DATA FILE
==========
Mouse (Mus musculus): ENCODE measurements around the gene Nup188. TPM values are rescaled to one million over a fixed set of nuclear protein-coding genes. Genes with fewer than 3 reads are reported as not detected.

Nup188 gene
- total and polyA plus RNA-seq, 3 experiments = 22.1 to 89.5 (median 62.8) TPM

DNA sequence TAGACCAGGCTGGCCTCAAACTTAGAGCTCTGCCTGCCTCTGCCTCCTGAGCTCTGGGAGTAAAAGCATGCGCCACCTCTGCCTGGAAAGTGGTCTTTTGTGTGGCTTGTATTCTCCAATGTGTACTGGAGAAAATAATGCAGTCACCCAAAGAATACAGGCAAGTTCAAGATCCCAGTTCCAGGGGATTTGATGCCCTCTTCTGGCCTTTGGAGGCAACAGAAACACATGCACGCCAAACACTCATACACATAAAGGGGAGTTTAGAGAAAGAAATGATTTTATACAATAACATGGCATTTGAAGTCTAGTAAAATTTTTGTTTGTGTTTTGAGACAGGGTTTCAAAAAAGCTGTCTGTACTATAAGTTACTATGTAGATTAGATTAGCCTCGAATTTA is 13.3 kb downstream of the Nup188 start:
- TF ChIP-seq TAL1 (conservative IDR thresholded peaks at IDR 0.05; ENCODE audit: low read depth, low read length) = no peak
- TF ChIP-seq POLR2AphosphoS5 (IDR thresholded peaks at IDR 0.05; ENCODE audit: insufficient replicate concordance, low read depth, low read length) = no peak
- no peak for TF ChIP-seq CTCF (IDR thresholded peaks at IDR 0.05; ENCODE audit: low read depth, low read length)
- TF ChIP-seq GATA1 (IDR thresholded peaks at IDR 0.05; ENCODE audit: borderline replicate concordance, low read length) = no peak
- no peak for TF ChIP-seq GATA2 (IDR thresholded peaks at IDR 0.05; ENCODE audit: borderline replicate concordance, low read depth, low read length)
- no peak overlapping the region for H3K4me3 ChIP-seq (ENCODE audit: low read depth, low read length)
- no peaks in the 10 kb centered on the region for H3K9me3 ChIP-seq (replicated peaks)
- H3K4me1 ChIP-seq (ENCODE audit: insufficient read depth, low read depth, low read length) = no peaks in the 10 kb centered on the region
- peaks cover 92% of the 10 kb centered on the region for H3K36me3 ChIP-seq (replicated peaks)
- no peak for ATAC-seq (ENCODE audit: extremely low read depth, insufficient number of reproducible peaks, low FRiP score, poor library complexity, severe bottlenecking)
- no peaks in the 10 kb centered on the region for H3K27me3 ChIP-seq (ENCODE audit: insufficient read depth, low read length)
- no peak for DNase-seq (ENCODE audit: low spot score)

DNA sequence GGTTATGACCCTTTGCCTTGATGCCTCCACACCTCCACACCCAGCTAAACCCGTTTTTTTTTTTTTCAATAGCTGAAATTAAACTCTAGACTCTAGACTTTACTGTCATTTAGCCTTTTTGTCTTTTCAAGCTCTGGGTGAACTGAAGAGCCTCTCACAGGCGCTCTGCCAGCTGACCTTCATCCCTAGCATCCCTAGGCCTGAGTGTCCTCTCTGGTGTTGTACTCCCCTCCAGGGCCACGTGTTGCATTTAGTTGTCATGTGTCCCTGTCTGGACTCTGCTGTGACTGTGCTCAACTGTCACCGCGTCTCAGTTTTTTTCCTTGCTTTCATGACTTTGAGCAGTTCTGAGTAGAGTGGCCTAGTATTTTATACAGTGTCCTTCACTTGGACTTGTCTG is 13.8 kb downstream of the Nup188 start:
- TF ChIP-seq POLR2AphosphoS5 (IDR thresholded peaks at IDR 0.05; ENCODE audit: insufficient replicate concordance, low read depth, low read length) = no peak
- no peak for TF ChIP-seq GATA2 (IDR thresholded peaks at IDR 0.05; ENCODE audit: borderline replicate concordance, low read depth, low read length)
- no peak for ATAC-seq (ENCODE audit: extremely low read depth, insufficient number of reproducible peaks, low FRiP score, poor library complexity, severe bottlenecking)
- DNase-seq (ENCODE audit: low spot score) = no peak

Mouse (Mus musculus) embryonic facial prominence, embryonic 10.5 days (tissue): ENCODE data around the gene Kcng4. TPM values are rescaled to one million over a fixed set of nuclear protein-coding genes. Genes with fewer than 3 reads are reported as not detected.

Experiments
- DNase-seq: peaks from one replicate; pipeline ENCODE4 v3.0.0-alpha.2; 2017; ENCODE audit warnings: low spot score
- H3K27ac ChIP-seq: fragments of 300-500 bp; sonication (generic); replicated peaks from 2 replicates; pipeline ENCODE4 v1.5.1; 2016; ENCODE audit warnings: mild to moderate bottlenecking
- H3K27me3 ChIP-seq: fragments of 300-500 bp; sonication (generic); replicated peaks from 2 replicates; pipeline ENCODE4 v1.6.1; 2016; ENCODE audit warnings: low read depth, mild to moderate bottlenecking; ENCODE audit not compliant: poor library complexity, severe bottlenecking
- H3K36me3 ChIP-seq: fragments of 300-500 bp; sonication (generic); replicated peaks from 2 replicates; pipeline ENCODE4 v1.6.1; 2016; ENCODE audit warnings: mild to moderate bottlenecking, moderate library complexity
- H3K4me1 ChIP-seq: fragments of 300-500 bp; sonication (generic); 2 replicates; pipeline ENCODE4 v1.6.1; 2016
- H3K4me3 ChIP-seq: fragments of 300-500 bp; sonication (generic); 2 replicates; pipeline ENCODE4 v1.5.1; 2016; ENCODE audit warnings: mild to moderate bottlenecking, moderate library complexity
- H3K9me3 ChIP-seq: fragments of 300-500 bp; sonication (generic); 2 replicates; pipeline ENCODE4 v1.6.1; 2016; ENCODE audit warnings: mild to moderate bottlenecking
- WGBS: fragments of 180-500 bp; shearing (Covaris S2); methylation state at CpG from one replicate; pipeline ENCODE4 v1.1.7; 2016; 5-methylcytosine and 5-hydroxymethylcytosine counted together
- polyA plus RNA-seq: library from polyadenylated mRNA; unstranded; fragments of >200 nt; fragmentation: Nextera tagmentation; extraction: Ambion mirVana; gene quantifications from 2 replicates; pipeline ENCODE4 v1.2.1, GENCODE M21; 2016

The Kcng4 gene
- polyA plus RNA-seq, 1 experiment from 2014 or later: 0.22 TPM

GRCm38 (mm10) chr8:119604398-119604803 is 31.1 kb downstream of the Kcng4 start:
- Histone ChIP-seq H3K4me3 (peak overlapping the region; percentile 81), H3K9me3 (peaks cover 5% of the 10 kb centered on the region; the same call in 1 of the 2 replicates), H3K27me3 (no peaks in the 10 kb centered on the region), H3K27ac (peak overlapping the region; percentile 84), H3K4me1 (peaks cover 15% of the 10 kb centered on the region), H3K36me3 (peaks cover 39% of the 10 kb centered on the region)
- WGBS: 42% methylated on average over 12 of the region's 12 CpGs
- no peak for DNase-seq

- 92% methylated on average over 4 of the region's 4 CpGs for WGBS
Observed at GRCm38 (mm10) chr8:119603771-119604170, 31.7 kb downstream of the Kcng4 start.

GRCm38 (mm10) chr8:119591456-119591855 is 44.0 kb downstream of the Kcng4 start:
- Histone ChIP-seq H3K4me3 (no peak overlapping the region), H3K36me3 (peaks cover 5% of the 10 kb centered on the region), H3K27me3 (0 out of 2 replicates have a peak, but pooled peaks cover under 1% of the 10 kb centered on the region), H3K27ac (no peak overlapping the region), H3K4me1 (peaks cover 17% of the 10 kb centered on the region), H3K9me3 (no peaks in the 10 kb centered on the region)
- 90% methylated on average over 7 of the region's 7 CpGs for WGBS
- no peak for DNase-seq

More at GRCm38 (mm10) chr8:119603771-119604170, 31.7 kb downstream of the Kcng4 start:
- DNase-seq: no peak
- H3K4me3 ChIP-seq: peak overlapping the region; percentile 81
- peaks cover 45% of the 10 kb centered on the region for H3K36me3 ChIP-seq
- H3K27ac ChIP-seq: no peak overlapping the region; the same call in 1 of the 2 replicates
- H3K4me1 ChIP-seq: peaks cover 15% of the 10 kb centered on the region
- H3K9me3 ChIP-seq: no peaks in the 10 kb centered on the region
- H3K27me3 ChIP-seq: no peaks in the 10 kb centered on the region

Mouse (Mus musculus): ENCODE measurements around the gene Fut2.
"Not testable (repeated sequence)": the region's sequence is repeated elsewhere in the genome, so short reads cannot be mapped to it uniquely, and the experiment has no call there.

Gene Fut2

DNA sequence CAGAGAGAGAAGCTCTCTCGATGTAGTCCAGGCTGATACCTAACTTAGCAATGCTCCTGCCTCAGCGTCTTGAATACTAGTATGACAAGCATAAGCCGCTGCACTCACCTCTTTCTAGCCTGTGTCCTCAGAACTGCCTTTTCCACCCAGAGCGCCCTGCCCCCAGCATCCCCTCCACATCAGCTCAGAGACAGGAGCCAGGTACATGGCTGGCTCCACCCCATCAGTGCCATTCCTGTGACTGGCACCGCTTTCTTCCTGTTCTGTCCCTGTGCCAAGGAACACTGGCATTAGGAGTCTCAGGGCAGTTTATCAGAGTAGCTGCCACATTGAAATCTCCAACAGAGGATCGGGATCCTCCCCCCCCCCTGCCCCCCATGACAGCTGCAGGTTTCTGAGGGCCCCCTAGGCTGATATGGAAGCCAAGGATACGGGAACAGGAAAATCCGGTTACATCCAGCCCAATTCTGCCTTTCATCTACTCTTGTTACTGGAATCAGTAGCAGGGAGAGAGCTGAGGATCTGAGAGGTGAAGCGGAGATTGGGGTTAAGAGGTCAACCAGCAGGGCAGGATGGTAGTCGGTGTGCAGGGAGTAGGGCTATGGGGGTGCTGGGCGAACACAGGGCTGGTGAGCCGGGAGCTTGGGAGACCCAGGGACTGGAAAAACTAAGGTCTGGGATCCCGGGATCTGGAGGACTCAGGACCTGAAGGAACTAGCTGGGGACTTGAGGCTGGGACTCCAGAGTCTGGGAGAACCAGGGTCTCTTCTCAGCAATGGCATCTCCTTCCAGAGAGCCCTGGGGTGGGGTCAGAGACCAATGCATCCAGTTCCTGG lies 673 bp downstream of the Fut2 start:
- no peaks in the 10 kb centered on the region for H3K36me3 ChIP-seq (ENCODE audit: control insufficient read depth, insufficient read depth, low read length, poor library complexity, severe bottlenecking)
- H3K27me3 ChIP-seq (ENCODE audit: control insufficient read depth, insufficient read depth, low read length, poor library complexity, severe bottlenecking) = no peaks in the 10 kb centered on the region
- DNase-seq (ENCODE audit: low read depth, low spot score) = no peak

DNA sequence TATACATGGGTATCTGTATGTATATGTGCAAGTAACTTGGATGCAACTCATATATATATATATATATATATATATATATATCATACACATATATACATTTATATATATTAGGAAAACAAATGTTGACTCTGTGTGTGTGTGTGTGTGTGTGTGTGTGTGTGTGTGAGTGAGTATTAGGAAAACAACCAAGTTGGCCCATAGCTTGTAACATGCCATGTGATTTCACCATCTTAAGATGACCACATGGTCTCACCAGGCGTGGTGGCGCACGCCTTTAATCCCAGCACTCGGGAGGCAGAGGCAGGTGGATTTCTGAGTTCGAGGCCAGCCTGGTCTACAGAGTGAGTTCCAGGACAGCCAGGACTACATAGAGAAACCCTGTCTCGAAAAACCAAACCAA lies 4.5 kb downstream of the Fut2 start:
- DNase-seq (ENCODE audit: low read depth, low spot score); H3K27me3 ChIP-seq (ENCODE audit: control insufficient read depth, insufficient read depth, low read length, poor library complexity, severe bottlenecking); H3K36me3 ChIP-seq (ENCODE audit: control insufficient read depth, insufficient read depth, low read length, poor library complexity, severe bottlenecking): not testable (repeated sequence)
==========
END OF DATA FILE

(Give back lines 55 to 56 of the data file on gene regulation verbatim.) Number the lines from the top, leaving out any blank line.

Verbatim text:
Gene Fut2

DNA sequence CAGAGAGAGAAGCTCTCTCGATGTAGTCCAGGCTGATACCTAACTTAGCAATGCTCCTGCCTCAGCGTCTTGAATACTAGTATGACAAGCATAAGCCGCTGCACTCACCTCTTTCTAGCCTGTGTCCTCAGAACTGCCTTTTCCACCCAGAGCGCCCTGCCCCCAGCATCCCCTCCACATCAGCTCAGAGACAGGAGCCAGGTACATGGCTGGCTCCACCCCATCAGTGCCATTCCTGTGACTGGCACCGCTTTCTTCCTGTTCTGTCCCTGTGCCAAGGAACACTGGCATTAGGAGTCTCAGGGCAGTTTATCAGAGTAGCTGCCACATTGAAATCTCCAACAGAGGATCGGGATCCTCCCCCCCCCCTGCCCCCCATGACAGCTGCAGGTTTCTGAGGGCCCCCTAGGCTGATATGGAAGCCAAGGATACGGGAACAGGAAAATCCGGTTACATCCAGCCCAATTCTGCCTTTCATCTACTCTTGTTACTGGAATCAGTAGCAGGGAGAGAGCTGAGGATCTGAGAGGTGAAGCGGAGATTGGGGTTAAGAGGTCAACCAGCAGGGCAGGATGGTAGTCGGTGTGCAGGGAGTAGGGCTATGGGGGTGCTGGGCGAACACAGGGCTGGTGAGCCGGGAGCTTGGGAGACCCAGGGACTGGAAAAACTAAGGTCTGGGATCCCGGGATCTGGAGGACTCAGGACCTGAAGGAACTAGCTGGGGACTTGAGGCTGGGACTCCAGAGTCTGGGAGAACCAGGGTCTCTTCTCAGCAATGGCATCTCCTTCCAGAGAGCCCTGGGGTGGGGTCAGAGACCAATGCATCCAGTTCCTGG lies 673 bp downstream of the Fut2 start: